Sedentary Work Exerting up to 10 pounds (4.5 kg) of force occasionally and/or a negligible amount of force frequently or constantly to lift, carry, push, pull, or otherwise move objects, including the human body. Sedentary work involves sitting most of the time, but may involve walking or standing for brief periods of time. Jobs are sedentary if walking and standing are required only occasionally and other sedentary criteria are met.

Light Work Exerting up to 20 pounds (9.1 kg) of force occasionally and/or up to 10 pounds (4.5 kg) of force frequently, and/or negligible amount of force constantly to move objects. Physical demand requirements are in excess of those for Sedentary Work. Light Work usually requires walking or standing to a significant degree. However, if the use of the arm and/or leg controls requires exertion of forces greater than that for Sedentary Work and the worker sits most the time, the job is rated Light Work.

Medium Work Exerting up to 50 (22.7 kg) pounds of force occasionally, and/or up to 25 pounds (11.3 kg) of force frequently, and/or up to 10 pounds (4.5 kg) of forces constantly to move objects.

Heavy Work Exerting up to 100 pounds (45.4 kg) of force occasionally, and/or up to 50 pounds (22.7 kg) of force frequently, and/or in excess of 20 pounds (9.1 kg) of force constantly to move objects.

Very Heavy Work Exerting in excess of 100 pounds (45.4 kg) of force occasionally, and/or in excess of 50 pounds (22.7 kg) of force frequently, and/or in excess of 20 pounds (9.1 kg) of force constantly to move objects.

Job Classification

In most duration tables, five job classifications are displayed. These job classifications are based on the amount of physical effort required to perform the work. The classifications correspond to the Strength Factor classifications described in the United States Department of Labor's Dictionary of Occupational Titles. The following definitions are quoted directly from that publication.

Sedentary Work Exerting up to 10 pounds (4.5 kg) of force occasionally and/or a negligible amount of force frequently or constantly to lift, carry, push, pull, or otherwise move objects, including the human body. Sedentary work involves sitting most of the time, but may involve walking or standing for brief periods of time. Jobs are sedentary if walking and standing are required only occasionally and other sedentary criteria are met.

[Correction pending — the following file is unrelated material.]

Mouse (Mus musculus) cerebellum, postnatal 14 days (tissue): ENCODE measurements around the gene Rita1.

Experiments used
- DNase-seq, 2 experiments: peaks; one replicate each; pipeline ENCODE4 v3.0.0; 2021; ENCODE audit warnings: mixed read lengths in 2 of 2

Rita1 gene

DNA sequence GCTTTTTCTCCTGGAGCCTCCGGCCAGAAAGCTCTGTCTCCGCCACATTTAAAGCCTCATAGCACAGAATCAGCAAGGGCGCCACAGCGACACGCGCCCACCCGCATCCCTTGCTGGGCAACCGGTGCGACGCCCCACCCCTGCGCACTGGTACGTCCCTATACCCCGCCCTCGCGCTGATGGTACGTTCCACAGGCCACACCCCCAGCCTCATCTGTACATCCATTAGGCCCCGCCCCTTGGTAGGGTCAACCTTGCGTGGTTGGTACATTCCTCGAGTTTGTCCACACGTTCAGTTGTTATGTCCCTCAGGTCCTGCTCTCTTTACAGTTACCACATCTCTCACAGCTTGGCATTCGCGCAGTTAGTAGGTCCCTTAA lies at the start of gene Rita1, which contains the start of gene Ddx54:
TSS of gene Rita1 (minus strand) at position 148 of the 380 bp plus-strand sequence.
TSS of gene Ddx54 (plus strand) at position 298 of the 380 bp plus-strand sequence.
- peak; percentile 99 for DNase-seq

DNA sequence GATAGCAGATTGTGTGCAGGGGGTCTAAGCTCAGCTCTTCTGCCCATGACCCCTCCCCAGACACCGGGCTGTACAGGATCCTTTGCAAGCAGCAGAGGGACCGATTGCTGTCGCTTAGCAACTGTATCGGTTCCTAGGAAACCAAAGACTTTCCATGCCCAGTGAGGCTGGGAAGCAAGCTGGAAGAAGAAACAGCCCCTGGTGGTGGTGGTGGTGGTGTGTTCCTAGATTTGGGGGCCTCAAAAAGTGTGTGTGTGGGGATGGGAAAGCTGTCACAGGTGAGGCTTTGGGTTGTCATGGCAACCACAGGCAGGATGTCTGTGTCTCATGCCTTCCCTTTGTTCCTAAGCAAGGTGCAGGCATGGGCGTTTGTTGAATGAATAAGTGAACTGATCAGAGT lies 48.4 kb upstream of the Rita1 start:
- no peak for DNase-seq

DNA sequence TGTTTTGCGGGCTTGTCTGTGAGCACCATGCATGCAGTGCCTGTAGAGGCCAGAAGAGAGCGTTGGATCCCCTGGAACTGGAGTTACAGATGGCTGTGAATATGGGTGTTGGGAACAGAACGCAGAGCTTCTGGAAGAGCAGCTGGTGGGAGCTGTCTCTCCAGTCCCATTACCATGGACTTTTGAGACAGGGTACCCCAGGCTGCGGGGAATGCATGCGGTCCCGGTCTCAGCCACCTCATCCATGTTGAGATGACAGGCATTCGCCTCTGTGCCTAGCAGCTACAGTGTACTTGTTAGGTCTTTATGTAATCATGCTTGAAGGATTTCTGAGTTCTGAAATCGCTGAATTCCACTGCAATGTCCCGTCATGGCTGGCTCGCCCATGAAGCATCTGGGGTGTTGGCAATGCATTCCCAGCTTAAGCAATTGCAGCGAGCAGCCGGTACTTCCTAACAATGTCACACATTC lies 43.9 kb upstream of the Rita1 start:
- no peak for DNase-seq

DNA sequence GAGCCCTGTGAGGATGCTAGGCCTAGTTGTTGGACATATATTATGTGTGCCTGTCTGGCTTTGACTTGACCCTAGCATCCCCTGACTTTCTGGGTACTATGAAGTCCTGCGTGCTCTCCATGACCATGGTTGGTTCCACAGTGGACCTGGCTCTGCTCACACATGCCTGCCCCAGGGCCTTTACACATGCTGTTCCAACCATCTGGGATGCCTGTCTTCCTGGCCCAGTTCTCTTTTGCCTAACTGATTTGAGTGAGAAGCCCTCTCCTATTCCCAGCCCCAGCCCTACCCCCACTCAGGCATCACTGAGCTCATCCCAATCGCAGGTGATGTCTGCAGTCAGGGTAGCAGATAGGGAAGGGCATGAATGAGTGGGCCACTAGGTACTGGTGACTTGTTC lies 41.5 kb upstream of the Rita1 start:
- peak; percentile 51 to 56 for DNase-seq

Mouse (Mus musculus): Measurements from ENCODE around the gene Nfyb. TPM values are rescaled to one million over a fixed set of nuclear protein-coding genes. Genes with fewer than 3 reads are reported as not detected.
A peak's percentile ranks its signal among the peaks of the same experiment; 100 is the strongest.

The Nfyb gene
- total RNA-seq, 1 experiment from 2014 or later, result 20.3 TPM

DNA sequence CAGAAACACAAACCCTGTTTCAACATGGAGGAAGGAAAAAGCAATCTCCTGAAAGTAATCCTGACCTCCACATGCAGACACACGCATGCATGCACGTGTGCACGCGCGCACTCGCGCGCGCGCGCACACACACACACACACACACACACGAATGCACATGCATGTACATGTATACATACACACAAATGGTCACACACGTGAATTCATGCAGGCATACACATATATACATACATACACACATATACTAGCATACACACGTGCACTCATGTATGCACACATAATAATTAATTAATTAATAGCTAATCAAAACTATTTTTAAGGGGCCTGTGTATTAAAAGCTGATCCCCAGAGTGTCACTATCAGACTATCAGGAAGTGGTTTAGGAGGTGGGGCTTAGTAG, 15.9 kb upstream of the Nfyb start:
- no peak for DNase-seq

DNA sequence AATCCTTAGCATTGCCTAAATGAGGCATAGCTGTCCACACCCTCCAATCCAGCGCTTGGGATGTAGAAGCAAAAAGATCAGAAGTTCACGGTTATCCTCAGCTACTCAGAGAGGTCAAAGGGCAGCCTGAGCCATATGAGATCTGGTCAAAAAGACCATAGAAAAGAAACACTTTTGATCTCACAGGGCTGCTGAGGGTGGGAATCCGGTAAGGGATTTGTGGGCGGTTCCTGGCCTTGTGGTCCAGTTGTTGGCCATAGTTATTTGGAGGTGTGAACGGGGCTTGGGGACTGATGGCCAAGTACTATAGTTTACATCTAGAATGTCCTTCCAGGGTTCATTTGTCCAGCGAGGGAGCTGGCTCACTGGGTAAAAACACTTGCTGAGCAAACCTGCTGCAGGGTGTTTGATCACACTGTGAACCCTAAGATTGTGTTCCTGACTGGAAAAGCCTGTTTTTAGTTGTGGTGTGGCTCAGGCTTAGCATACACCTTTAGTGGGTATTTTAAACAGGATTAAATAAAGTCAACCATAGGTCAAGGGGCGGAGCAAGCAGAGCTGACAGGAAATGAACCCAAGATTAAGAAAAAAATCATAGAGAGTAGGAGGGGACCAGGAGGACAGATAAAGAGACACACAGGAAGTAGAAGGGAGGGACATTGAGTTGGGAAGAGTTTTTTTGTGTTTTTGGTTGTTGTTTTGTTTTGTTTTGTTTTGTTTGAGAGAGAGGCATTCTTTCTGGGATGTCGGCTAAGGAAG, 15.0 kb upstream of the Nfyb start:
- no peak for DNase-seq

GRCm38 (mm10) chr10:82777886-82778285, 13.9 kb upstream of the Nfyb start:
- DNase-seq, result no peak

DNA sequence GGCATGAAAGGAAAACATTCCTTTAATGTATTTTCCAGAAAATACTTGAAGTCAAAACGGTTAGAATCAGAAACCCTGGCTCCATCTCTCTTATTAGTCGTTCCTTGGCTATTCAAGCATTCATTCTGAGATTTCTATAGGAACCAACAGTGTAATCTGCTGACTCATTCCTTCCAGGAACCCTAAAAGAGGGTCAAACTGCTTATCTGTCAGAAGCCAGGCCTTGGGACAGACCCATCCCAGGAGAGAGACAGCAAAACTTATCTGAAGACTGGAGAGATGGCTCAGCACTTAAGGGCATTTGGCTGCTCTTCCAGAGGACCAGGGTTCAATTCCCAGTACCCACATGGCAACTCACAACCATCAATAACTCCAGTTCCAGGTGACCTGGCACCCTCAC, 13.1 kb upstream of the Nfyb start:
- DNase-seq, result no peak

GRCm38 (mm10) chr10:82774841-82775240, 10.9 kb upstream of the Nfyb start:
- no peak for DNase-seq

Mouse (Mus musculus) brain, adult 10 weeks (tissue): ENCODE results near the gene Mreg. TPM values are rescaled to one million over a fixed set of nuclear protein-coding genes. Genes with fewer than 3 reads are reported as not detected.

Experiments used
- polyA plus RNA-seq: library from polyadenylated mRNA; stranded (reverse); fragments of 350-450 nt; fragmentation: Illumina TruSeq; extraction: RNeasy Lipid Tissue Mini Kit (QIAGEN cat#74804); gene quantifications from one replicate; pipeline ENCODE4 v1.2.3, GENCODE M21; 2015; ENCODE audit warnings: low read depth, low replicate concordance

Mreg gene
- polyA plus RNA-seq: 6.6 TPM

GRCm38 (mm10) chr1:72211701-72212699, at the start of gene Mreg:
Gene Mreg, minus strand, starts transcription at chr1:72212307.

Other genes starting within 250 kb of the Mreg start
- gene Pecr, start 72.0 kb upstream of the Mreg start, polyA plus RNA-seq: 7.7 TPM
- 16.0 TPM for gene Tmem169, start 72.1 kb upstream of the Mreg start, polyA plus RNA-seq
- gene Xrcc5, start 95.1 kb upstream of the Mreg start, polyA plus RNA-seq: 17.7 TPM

Light Work Exerting up to 20 pounds (9.1 kg) of force occasionally and/or up to 10 pounds (4.5 kg) of force frequently, and/or negligible amount of force constantly to move objects. Physical demand requirements are in excess of those for Sedentary Work. Light Work usually requires walking or standing to a significant degree. However, if the use of the arm and/or leg controls requires exertion of forces greater than that for Sedentary Work and the worker sits most the time, the job is rated Light Work.

Medium Work Exerting up to 50 (22.7 kg) pounds of force occasionally, and/or up to 25 pounds (11.3 kg) of force frequently, and/or up to 10 pounds (4.5 kg) of forces constantly to move objects.

Heavy Work Exerting up to 100 pounds (45.4 kg) of force occasionally, and/or up to 50 pounds (22.7 kg) of force frequently, and/or in excess of 20 pounds (9.1 kg) of force constantly to move objects.

Very Heavy Work Exerting in excess of 100 pounds (45.4 kg) of force occasionally, and/or in excess of 50 pounds (22.7 kg) of force frequently, and/or in excess of 20 pounds (9.1 kg) of force constantly to move objects.

Atrophy, Muscular


Related Terms

  • Atrophy of the Muscles
  • Muscle Atrophy
  • Muscle Wasting
  • Wasting

Differential Diagnosis

Specialists

  • Neurologist
  • Occupational Therapist
  • Physiatrist (Physical Medicine and Rehabilitation Specialist)
  • Physical Therapist

Comorbid Conditions

Factors Influencing Duration

The severity of muscular atrophy, the muscle(s) affected, and underlying cause of the atrophy influence the disability period. The individual's ability and willingness to participate in rehabilitation will also be a factor in the length of disability.

Medical Codes

ICD-9-CM:
335.10 - Spinal Muscular Atrophy, Unspecified
335.19 - Spinal Muscular Atrophy, Other; Adult Spinal Muscular Atrophy